Questions for the Bar president-elect candidates
The following questions were posed by the News to Bar president-elect candidates Lorna Brown-Burton of Ft. Lauderdale and Scott Westheimer of Sarasota. Ballots for the election will be mailed or emailed around March 1, and must be returned no later than 11:59 p.m. March 21. Voters will have the option of voting online in lieu of returning their paper ballot.
1. What are the top three issues facing Florida lawyers and what can the Bar do to address them?
Lorna Brown-Burton: a. Adequate Resources to Facilitate the Growth, Enhancement, and Sustenance of the everyday working Florida Lawyer’s business and daily practice as well as physical and mental well-being for their quality of life.
The Florida Bar can readily address this in two ways. First, by supporting and strengthening the programs, resources, and tools that will grow and sustain a law practice for the solo/small firms (which makes up at least 70% of The Florida Bar) as well as firms of all sizes up to the Big firms along with our Government Lawyers (another 16% to 20% of our Bar) as well as the in-house Lawyer. For example, technological software and case management software as well as continuing cyber-security education. The Bar can and must proactively and effectively communicate with all Florida Bar Members about ALL member benefits by partnering and working collaboratively with our divisions, sections and committees who are on the frontlines. This should include consistently receiving feedback on what is missing so we can put that in place for the success of every member.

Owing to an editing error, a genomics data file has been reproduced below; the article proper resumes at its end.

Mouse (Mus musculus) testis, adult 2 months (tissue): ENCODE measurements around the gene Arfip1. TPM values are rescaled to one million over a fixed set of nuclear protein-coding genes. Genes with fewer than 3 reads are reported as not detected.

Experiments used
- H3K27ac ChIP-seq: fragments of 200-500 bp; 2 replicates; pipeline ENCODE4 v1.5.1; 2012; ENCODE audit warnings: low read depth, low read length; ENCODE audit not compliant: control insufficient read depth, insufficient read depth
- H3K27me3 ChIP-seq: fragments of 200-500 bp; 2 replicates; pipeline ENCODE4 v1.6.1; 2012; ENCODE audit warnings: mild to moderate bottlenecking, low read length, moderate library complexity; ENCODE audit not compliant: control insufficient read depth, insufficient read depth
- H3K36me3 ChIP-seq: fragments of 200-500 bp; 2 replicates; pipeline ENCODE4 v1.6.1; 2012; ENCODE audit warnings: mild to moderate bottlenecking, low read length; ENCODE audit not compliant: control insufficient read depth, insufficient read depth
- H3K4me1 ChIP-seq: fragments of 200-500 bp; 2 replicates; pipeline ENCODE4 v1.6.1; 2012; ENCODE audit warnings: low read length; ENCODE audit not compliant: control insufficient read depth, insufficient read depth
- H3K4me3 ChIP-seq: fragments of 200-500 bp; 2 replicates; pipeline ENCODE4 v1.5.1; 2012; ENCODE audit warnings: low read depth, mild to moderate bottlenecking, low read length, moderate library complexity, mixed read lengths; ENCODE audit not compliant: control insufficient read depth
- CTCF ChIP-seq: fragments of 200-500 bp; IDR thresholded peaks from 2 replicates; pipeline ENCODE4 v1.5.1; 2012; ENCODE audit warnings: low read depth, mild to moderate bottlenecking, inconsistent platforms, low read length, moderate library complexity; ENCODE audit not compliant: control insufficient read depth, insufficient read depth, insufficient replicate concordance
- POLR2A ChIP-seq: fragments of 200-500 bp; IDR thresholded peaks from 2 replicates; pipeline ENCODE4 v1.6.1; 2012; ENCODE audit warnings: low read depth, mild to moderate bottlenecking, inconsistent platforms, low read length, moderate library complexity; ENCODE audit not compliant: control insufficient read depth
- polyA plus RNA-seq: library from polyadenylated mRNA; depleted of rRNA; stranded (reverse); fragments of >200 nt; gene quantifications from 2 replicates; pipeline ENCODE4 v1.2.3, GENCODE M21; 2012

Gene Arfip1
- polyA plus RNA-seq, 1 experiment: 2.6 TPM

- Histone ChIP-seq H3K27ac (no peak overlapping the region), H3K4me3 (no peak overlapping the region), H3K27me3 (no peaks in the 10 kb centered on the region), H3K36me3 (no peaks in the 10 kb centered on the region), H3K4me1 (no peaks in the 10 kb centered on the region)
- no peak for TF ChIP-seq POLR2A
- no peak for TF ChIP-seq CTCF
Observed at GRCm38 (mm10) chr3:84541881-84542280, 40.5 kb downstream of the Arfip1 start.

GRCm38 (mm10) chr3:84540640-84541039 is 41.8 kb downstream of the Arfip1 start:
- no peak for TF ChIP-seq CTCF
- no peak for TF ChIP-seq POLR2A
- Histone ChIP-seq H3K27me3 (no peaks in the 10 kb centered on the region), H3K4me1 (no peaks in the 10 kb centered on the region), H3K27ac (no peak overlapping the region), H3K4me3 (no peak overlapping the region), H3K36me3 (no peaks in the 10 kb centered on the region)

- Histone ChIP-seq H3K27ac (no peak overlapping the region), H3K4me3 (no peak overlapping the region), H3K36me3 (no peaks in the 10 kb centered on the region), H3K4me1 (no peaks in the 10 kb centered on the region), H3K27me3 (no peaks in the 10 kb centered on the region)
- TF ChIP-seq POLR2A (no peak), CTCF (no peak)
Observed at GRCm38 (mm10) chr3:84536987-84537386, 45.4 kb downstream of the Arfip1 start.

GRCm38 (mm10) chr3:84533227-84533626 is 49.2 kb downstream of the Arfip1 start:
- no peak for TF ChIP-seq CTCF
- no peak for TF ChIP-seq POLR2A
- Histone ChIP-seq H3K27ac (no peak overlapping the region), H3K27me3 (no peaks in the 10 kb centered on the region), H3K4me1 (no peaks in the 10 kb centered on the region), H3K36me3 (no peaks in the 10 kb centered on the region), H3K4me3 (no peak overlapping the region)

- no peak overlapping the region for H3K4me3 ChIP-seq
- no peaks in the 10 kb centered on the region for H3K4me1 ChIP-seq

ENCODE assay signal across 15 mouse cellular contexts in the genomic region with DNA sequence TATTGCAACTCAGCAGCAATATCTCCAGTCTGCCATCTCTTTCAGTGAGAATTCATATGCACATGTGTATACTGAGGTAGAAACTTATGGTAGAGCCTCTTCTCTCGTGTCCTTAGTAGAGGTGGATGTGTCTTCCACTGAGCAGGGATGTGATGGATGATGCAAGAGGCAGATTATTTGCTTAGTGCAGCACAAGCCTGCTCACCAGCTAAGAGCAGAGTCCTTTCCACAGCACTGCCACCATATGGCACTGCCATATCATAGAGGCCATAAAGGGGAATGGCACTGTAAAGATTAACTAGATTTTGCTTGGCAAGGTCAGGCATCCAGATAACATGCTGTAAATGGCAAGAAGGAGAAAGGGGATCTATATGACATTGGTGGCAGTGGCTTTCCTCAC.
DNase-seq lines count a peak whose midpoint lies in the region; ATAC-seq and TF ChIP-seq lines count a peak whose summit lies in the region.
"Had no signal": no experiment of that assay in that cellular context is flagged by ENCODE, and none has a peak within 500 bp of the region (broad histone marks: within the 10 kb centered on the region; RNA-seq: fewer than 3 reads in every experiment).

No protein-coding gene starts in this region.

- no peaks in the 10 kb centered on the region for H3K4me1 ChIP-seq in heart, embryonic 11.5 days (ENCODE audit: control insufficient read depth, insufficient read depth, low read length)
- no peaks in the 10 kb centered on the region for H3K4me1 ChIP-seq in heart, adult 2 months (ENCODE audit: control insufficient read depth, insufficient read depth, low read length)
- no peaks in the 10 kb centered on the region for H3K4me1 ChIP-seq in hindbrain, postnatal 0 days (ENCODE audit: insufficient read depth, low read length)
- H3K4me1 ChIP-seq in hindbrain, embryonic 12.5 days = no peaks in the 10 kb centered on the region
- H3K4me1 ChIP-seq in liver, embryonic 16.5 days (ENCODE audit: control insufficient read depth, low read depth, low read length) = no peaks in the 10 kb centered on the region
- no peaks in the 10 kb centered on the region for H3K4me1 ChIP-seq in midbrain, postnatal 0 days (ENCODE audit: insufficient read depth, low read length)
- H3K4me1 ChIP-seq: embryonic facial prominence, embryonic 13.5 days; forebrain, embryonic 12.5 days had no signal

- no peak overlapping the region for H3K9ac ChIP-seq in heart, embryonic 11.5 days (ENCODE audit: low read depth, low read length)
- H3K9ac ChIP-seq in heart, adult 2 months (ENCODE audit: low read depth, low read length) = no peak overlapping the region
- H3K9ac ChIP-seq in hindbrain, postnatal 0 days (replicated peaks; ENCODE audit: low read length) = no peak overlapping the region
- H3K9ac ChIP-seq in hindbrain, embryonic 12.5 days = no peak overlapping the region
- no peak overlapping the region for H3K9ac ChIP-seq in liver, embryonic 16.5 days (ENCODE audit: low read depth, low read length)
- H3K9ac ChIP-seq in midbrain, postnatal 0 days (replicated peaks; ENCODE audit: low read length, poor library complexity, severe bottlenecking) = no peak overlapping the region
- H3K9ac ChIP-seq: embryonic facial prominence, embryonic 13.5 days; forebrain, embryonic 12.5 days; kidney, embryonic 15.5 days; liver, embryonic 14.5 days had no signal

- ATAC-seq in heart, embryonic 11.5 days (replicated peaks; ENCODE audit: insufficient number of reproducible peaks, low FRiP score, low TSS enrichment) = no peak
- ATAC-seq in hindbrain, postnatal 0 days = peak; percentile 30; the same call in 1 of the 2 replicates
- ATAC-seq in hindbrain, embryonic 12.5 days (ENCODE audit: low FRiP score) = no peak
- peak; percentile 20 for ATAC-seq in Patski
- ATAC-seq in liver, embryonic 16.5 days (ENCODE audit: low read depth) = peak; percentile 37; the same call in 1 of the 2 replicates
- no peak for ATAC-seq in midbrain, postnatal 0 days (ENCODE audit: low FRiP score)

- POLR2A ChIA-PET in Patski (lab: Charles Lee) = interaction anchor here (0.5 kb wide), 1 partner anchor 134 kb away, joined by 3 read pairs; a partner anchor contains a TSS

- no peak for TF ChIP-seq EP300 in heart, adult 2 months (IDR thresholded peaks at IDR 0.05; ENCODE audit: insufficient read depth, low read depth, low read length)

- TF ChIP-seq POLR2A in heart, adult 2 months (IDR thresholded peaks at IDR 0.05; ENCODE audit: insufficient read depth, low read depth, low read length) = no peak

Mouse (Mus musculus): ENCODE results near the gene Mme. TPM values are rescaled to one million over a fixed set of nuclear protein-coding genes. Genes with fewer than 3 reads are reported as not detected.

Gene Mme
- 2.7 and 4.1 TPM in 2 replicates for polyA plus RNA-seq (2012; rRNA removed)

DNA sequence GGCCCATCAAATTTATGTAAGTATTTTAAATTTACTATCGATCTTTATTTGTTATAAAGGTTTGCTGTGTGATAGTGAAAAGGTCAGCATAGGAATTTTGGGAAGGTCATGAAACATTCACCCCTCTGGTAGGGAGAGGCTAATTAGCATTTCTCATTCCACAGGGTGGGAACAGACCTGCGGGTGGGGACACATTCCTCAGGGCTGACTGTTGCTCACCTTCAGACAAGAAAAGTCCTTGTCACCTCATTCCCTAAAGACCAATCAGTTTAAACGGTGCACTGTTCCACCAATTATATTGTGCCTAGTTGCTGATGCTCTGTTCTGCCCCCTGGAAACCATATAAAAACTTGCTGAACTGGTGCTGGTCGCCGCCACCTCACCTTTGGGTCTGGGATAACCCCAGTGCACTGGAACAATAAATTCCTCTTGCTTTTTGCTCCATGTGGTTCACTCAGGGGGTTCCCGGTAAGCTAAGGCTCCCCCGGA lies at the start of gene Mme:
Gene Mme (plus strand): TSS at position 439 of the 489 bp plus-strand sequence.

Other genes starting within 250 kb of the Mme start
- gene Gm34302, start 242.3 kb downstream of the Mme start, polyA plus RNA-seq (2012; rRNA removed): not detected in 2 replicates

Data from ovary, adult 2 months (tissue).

Second, The Florida Bar must increase its investment in tools and resources that support our members’ mental and physical well-being while providing the appropriate behavioral and cognitive coping techniques to persevere through challenges that may arise in an ever- changing practice environment. We should also expand programs that address physical health and care-giving services due to the continued blurring of lines between home and work.
b. Maintaining Professionalism and Ethics in the Age of Technology and Remote Practice and striking a balance between virtual proceedings and in-person appearance.
The Florida Bar has successfully worked to launch a best-practice guide to remote proceedings, through its Standing Committee on Technology as well as the Boards Committee on Technology. The next step will be to carry out the recommendations on a uniform comprehensive definition, along with the education and enforcement of professionalism that is standard across all of Florida for Florida Lawyers, from the efforts and recommendations of the professionalism special committee.
Further the Bar will need to promote and educate our members on the rules of ethics and professionalism at the highest level through the Henry Latimer Center of Professionalism which has already developed a guide and partnership with all stakeholders (attorneys, judges, court administrators and staff attorneys) and work collaboratively with law schools so we can impact law students and new attorneys at the early stages of their career with an ongoing proactive process for every stage of our legal career on legal professionalism and what that looks like in the electronic age.
c. Protecting the Independence of the Judicial branch of government and the Integrity of our Legal system along with ensuring adequate funding for the court system.